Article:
Anatomy of CPA: The CPA is a region in the posterior fossa that consists of CSF, cranial nerves VII and VIII, AICA, and arachnoid tissue. The CPA is situated in between margins of cerebellum and pons (5). When viewed in the axial plane, the CPA cistern is a triangular space filled with CSF. The CPA cistern is contiguous with the cisterna ambiens (peri-mesencephalic) through the tentorial hiatus. The roof of CPA is formed by the tentorium and attached to petrous bone. Cerebellum is closely applied to the tentorium above and the occipital duramater below. The pia mater and arachnoid fuse and seal off the CPA cistern (6).

The FIESTA technique had been a true Fast Imaging with Steady-state Precession (FISP) sequence. Yano J and Yachandra VK (7) in 1987 said that pulse sequences where the Repeatition Time (TR), equal to or less than the Time (T2) of the sample was technically impossible. With advances in gradient and power amplifier design, by the late 1990s, true-FISP imaging was revisited. FIESTA uses very short and TEs (Echo Times), which produces images with high Signal to Noise Ratios (SNR). The FIESTA sequence is a fluid-bright sequence. While imaging the CPA and basal cisterns, CSF appears uniformly hyperintense in these sequences. This sequence clearly demonstrates the dural reflections of posterior fossa cranial nerves (4).

Hence, the present study was done to evaluate the efficacy of 3D FIESTA imaging as a screening tool for CPA lesions, which can be used to depict the fine anatomy of the cisternal and canalicular segments of the facial nerve and vestibulocochlear nerves in order to elucidate the aetiopathogenesis of unexplained inner ear symptoms.

Material and Methods

A hospital based cross-sectional study was conducted in the Department of Radiodiagnosis, Chettinad Hospital and Research Institute, Kelambakkam, Chennai on 30 patients subjected to MRI Brain scan and diagnosed with CPA lesions during the study period from August 2018 to October 2019 after obtaining the informed consent from all participants. The study was approved by the Institutions Ethical Committee (Approval letter no. 115./IHEC/06-18).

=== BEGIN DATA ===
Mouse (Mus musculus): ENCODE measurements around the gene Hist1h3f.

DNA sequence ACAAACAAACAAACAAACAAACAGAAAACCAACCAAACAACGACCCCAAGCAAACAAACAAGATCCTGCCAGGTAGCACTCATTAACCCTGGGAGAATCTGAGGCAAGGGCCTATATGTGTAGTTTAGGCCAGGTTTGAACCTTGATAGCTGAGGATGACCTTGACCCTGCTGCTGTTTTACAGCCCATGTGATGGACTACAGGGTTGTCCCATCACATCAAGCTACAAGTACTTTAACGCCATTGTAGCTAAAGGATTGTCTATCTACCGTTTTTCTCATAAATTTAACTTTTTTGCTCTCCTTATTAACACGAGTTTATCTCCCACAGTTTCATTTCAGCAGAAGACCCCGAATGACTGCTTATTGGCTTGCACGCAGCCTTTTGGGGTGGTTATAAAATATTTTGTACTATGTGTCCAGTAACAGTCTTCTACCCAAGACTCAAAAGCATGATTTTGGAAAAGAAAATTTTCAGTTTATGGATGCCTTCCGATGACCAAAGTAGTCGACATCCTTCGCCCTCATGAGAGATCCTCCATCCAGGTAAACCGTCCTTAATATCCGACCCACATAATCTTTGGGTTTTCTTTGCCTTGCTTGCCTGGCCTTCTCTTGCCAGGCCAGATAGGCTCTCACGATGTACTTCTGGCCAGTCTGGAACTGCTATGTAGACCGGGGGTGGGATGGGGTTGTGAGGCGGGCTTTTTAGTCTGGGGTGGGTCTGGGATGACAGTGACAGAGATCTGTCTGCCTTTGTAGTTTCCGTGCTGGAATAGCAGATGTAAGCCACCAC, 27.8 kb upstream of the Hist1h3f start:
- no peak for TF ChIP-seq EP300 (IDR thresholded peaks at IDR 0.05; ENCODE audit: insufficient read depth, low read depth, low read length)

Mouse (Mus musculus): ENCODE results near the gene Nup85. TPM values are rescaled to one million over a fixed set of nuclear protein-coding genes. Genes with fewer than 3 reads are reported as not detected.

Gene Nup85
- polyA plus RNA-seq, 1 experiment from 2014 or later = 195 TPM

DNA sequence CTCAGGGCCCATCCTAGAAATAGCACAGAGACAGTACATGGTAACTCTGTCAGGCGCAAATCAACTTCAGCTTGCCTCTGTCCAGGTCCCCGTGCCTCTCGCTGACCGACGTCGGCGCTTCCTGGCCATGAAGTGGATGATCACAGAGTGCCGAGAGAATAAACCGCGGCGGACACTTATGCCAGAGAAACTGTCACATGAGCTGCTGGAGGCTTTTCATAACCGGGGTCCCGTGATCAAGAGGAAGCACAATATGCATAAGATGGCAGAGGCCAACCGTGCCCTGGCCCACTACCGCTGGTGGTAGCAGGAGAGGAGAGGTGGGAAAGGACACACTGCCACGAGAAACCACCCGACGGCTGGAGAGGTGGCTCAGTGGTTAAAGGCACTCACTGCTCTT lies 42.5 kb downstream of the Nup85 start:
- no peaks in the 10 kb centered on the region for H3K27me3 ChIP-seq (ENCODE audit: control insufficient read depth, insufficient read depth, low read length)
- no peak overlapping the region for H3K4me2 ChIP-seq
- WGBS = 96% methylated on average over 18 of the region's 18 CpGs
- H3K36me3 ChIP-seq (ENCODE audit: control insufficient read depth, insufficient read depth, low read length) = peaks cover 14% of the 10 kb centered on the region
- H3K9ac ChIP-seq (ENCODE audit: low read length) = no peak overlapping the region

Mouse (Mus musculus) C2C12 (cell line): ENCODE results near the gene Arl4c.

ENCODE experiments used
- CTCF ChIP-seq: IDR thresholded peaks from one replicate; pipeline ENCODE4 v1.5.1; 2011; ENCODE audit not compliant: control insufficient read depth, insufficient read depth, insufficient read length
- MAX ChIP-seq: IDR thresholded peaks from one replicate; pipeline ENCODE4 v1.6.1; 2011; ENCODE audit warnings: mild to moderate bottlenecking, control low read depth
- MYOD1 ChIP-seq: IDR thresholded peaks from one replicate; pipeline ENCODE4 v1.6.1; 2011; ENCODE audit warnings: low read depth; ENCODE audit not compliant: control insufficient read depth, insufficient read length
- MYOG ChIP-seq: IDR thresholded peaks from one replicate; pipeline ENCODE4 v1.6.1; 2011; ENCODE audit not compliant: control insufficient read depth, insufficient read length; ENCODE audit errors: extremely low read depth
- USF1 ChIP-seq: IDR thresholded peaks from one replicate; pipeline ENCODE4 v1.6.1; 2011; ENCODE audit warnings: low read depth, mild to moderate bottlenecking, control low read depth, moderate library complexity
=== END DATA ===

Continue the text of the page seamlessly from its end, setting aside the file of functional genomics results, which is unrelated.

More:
Inclusion criteria: Patients of age group 18-55 years, who were subjected to MRI brain and diagnosed with CPA lesion, or those who were referred by Ear Nose Throat (ENT) Department with headache, inner ear symptoms, facial and trigeminal nerve related symptoms were included in the study.

Exclusion criteria: Patients who were claustrophobic, or with metallic implants, cochlear implants and cardiac pacemaker and female patients with early pregnancy were excluded from the study.

All the patients who visited the Department of Radiodiagnosis of the selected study research institute during the study period and fulfilling the inclusion criteria were included in the study.

MRI Acquisition

A 1.5 Tesla SIGNA GE HDxt MRI scanner was used to scan all patients with an 8 channel NV (NAVIGATOR) radiofrequency coil. The bore size of the machine was 60 cm. Along with routine conventional MRI sequences 3D FIESTA sequence was added. The images thus obtained were evaluated and a diagnosis was made. The results were then analysed using appropriate statistical methods.

FIESTA Capital

This sequence uses gradients to produce a constant or steady amount of transverse magnetisation. This spin coherence is maintained by using short TRs. This sequence requires shimming to decrease inhomogeneity below 1 ppm (parts per million) as it is very sensitive to field inhomogeneities. The TR of this sequence is much smaller than the T2 of the tissue under investigation. The difference in the ratio of T2/T1 in the tissue provides image contrast in FIESTA. Tissues with long TR values would have increased signal as short TRs are used in this sequence. The ratio of T2 to T1 values of the tissue along with high SNR values improves the image contrast which makes true FISP imaging unique. This technique contains submillimetre sections which help in imaging of small tumours. The perilymph and endolymph fluid present within the inner ear appear hyperintense on this sequence which helps in better visualising the cochlear and semicircular canals, which was not possible on T1 weighted sequences.